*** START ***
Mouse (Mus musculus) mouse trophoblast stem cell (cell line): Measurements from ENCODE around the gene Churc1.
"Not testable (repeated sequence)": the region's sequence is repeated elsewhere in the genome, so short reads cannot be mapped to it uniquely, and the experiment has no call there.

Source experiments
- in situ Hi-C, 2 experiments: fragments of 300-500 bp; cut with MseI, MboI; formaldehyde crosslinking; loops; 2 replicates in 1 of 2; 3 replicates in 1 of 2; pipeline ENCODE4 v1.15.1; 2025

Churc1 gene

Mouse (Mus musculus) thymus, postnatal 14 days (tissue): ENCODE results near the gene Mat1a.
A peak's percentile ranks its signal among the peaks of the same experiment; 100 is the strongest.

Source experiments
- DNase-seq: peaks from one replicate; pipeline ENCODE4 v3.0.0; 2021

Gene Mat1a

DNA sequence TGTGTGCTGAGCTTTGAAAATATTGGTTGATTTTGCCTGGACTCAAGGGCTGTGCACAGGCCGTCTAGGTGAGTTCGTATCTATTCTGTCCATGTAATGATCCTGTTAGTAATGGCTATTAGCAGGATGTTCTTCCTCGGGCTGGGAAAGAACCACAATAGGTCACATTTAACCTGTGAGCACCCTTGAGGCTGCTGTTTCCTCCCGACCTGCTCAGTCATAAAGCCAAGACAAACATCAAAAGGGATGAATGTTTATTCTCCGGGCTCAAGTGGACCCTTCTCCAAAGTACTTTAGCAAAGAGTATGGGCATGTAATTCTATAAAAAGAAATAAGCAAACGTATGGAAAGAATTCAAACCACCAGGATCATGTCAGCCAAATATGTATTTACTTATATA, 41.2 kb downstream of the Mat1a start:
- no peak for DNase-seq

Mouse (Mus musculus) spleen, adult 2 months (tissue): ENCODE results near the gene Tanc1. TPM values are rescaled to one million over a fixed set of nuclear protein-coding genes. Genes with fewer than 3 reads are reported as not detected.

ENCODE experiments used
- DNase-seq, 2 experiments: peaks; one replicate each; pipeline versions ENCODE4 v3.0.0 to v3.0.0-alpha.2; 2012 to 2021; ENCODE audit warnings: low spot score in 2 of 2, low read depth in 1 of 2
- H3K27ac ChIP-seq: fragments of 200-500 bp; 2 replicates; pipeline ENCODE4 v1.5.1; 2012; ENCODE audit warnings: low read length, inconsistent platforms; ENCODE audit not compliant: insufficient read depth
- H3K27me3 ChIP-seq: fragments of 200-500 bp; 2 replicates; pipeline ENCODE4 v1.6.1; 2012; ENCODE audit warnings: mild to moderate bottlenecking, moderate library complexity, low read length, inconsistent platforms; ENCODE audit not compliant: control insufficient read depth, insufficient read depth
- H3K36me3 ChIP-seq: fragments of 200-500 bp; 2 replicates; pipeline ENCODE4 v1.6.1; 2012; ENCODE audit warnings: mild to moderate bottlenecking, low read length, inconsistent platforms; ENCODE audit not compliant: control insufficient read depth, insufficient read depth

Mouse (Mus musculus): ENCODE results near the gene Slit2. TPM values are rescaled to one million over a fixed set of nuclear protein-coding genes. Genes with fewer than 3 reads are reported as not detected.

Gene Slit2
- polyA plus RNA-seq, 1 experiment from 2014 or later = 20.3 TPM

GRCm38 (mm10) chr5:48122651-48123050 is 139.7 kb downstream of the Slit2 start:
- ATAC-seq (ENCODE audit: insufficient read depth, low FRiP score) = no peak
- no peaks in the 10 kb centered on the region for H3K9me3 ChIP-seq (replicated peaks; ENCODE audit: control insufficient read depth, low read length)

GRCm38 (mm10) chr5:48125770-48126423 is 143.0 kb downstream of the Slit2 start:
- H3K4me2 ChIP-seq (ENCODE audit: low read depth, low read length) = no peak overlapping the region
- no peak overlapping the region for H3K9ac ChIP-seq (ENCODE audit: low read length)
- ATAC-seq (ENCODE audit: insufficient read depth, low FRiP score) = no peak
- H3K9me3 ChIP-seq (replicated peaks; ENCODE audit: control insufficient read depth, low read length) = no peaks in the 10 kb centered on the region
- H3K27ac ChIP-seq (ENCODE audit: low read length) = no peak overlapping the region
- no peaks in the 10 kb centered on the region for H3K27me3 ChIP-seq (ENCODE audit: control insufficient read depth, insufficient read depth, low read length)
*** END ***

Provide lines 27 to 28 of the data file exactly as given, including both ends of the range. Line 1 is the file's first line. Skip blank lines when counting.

- no peak overlapping the region for H3K9ac ChIP-seq (ENCODE audit: low read length)
- ATAC-seq (ENCODE audit: insufficient read depth, low FRiP score) = no peak